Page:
Young composer, Gavin Higgins, blogs about his assignment to create a new work to be played as part of Manchester Camerata's concert on 25 September 2010.
"About two months ago I was selected from a number of applicants to write a piece for the Manchester Camerata Orchestra, something I was very excited to be involved with. Not only is the orchestra based in my adopted 'home city', they even rehearse in my old college, the RNCM.
|The concert in which my new work will receive its premiere has been fashioned around the theme 'Prague' and as such, I was asked to ensure that my new work was in someway, however tenuously, linked to the theme. So, I thought, 'I need to get back out to Prague and look for some inspiration'.
I booked flights and began researching the city. With my 'dark sided' interests (to quote a crazy American evangelist) I was gripped by the idea of a chapel made from bones. Sedlec ossuary is actually situated about an hour outside of Prague in Kutna Hora, a town that wears the signs of its Soviet past like an old jumper.
This incredible church is decorated with over 40,000 human skeletons; bones cling to walls, skulls look perversely on at a sacrificed Jesus and rib cages form an elaborate chandelier at the very centre of the chapel.
The church was consecrated on soil brought from the Holy land and as such, thousands of people desired to be buried here. When the Black Death broke out in the 14th Century, the small graveyard was overrun with bodies. It was decided to commission someone to get rid of the bones and what resulted was the ornately decorated crypt.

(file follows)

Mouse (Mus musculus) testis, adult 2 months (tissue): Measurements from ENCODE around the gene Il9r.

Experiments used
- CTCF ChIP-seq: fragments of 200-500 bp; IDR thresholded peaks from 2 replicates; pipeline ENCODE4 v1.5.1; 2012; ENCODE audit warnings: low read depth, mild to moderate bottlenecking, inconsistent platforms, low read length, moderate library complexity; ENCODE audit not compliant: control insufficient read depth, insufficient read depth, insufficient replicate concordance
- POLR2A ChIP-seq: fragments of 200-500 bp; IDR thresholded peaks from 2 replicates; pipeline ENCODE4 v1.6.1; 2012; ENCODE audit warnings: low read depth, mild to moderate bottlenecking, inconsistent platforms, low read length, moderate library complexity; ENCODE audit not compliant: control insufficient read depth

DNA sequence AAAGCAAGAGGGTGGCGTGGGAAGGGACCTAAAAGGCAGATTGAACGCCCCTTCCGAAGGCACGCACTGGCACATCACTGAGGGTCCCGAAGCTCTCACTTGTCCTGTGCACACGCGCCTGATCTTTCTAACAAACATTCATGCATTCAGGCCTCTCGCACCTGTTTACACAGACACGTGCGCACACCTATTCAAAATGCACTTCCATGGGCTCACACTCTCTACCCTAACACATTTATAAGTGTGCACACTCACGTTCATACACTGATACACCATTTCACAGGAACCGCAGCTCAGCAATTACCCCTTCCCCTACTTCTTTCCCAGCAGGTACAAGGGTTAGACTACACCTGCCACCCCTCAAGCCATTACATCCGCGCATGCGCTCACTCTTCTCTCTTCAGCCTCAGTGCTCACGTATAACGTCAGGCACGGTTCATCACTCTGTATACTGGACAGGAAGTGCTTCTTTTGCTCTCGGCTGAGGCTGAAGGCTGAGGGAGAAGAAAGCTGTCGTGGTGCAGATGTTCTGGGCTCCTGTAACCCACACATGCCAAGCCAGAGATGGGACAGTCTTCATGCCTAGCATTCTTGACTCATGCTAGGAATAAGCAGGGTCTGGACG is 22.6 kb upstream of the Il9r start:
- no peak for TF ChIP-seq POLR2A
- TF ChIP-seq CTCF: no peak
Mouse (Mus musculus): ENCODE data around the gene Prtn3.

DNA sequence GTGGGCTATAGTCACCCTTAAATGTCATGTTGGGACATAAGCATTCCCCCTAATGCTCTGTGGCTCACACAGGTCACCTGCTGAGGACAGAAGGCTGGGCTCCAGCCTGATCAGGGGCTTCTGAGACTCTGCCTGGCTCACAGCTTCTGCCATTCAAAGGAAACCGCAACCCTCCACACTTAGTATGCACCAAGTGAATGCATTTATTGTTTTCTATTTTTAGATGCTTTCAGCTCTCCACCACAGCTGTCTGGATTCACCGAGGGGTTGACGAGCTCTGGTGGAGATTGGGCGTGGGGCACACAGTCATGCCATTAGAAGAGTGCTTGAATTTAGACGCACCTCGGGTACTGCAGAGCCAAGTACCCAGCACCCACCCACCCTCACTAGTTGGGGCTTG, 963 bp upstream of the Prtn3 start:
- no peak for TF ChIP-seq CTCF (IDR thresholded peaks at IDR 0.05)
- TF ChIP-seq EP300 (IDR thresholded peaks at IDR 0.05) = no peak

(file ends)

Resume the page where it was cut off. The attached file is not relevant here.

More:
Although a visit to this church was the main purpose of my trip, I did not feel this was the right subject matter for my new work - it was too religious and not as perverse as I had expected.
Instead I have taken my inspiration from the Astronomical Clock in Prague's Old Town. My fascination with clockwork creations and the macabre drew me to a particular character on the clock - The skeletal figure of Death who, every hour on the hour, ominously turns an hourglass and rings a bell. I found the idea of a clockwork Death interesting and began thinking about the cycles of life and death. We exist purely in the moment; all things die and from this comes new life. Over vast periods of time things quite literally evolve, but Death is always there, turning his hourglass.
I also took inspiration from the book The Blind Watchmaker, by Richard Dawkins. The title is taken from William Paley's 'Watchmaker' analogy; A metaphorical attempt at proving God exists by comparing the complexities of the natural world to the intricacies of a clock. In the book Dawkins discusses the beauty of Darwinism and shows how the evidence of evolution can completely destroy the 'intelligent design' argument.
What is most breathtaking about evolution is how over unfathomable amounts of time, living organisms have changed, adapted and evolved into the incredible array of animals, plants and minds that exist today. What's even more incredible is that over unfathomable periods of time we will continue to change, adapt and evolve.
Of course these are big topics and something I can hardly hope to do justice to in a short orchestral piece. Instead, the piece is really an exploration of the organic (in the form of strings and wind) verses the cold and relentless chimes of time (brass). Juddering 'Bells' occur relentlessly throughout whilst the wind and strings change, adapt and evolve. "
Hear a Podcast with Gavin Higgins
Listen to Camerata's Head of Artistic Planning, Manus Carey, talk about this concert
See Details of the Mozart and Prague concert
Visit Gavin's website
More about SAM (Sound and Music)
Visit the Manchester Camerata Blog